Yarn will ask for details about the project, like the version, repository link, description, author, and licensing. Optionally, hit Enter to skip the question and use the default values.

You will now see a new package.json file containing information about your project. Later on, you can adjust it to change the details or add new dependencies as your application develops.

Adding dependencies

Aside from manually editing the JSON file, you can add Yarn project dependencies using this command:

yarn add package-name

The command will install the specified package, add it to the package.json file, and update the yarn.lock file. You will learn about the lockfile when installing dependencies in the later section.

By default, the command will add the latest release of the package. However, you can install a specific version by entering:

yarn add package-name@1.12.3

You can also install a specific package by specifying its tag. For example, to install software in the stable release channel, enter:

yarn add package-name@stable

By default, Yarn will install most packages from the NPM registry, but you can use other sources. For example, the following will set up software from a local directory:

yarn add file:/path/to/local/folder

You can also download packages directly from a Git repository by specifying the URL at the end:

yarn add

There are other methods of adding a Yarn dependency using the command. We recommend checking the yarn add documentation to learn more about them.

Installing all dependencies

You can install all dependencies specified in the package.json and yarn.lock files simultaneously using the following command:

yarn install

The yarn.lock file stores the name and version of installed dependencies, ensuring consistency when working with multiple developers. If you run the installation command, Yarn will look for the correct releases within it.

The yarn install command will download the latest package version if the lockflile doesn’t specify a particular release. This usually happens if you manually add the dependency into the JSON file without updating yarn.lock.

If you wish to install packages in the JSON file without updating the lockfile, add the –frozen-lockfile argument to your command:

yarn install --frozen-lockfile

There are various other options for modifying the dependency installation behavior. To learn more about it, check the yarn install command manual.

Removing dependencies

To remove a package using Yarn, simply specify its name after the yarn remove command. For example, use the following to uninstall foo:

yarn remove foo

This command will also automatically update the information in the package.json and yarn.lock files. Since yarn remove uses similar parameters to yarn install, check the manual in the previous section to learn more about them.

However, you can’t use the –frozen-lockfile option to block the command from modifying yarn.lock. This restriction ensures the lockfile gets updated to avoid accidental reinstallation.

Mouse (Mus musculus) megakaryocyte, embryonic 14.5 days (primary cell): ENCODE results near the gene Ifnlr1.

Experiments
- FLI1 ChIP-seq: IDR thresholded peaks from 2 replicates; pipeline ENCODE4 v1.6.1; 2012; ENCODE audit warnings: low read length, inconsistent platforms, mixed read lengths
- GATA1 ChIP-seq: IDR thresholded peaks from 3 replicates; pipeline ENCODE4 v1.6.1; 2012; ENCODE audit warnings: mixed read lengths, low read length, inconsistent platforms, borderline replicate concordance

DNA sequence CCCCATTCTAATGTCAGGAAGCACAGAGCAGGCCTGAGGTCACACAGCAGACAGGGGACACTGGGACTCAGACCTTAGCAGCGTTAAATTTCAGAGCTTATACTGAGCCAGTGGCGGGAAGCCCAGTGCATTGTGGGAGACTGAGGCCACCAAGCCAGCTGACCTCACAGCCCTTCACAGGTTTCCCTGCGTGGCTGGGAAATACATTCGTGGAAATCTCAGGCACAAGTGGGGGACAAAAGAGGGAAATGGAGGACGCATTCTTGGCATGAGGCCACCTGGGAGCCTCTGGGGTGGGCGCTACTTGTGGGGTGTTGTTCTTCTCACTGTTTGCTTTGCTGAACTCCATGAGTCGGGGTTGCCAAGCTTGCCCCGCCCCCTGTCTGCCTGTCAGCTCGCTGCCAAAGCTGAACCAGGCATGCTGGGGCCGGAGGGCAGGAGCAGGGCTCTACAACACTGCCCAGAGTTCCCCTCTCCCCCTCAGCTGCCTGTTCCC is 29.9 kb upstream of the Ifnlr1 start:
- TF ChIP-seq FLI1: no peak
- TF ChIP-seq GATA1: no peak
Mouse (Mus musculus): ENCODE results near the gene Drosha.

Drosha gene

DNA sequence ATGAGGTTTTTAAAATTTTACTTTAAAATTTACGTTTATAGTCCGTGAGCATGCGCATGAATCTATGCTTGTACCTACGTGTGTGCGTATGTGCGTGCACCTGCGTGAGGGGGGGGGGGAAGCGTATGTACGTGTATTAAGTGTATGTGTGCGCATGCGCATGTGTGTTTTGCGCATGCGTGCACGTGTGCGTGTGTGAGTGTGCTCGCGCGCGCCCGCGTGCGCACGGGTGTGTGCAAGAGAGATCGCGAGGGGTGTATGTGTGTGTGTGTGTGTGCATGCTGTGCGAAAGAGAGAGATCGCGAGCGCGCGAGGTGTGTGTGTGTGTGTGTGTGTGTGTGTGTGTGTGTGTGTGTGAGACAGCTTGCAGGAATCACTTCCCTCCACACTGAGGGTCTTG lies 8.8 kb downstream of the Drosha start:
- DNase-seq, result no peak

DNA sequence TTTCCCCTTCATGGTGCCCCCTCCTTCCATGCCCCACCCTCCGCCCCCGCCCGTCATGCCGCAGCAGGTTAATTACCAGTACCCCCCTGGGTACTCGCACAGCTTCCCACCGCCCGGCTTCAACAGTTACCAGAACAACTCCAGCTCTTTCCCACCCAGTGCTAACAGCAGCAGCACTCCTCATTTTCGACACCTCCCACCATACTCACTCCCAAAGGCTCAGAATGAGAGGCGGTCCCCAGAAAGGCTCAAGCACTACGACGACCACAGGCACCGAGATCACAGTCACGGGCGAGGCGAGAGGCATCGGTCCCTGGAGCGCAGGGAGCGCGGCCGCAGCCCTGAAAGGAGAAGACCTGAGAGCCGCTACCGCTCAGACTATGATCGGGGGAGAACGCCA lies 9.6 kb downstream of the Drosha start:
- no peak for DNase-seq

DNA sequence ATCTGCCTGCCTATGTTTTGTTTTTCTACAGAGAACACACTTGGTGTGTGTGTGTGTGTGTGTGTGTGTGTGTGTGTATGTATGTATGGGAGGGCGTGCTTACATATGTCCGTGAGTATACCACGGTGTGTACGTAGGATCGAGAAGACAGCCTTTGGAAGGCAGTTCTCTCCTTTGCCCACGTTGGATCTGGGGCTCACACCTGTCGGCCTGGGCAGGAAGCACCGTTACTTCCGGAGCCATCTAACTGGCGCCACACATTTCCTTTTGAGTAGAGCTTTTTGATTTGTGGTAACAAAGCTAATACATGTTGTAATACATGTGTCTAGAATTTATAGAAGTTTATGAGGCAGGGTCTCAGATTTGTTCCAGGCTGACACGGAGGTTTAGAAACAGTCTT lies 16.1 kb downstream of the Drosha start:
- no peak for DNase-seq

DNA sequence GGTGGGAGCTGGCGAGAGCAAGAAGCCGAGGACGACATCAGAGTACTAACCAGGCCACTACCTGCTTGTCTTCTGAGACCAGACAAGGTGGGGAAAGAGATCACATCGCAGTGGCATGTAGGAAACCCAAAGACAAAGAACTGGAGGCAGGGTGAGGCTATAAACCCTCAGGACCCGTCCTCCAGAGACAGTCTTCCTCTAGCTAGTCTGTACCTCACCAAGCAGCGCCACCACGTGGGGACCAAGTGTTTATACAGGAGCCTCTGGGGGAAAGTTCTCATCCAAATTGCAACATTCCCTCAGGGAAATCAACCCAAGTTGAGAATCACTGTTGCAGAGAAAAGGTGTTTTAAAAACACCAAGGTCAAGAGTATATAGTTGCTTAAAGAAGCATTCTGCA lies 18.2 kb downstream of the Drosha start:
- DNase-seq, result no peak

Running scripts

You can add custom scripts within the package.json file to automate various tasks, like deployment or fetching data. To run them, use the following command:

yarn run script-name

Unlike dependencies, however, you must manually write the script in the JSON file since Yarn doesn’t have a command for this task.


Yarn is a JavaScript package manager like NPM with improved performance and security, making it a popular choice for large projects. In Ubuntu, you can install this tool using two methods – via NPM or the official repository.

To download Yarn via NPM and node.js, simply run npm install -g yarn. If you use the official repository, add the software library to your local system using echo and run apt install yarn. Print the version to check if it is configured correctly.

You can rerun the installation commands to update Yarn. Meanwhile, enter yarn init to create a new project in your current working directory. It will create a package.json file in which you can specify dependencies.

If you want to install the dependencies listed in the JSON file, run the yarn install command. To remove a package, enter yarn remove followed by the software name. You can also use this tool to run custom scripts for various tasks.

Install Yarn on Ubuntu FAQ

This section will answer several common questions about installing Yarn on your Ubuntu server.

Can I install Yarn with a package manager like apt or yum?

Yes, you can configure Yarn using your distro’s default package manager, like apt or yum. However, the tool is not available in the local software library by default. It means you must fetch the official repository first and add them to the local one. 

How can I check if Yarn is already installed on my Ubuntu server?

You can check if Yarn is installed on your Ubuntu machine by running the yarn –version command. If your command-line interface returns a version number, it means the tool is configured. Otherwise, it will print an error.

Which is better to use Yarn or NPM?

Whether you should use Yarn or NPM depends on your use case. Yarn is suitable for a larger, resource-intensive project since it offers higher performance and caching. Meanwhile, NPM offers more packages and a more established community, making it more versatile.

How to uninstall Yarn on Ubuntu?

If you install Yarn using apt, you can remove it by running sudo apt remove yarn. Meanwhile, enter sudo npm uninstall -g yarn if you configured it via the NPM package manager. 

The author

Aris Sentika

Aris is a Content Writer specializing in Linux and WordPress development. He has a passion for networking, front-end web development, and server administration. By combining his IT and writing experience, Aris creates content that helps people easily understand complex technical topics to start their online journey. Follow him on LinkedIn.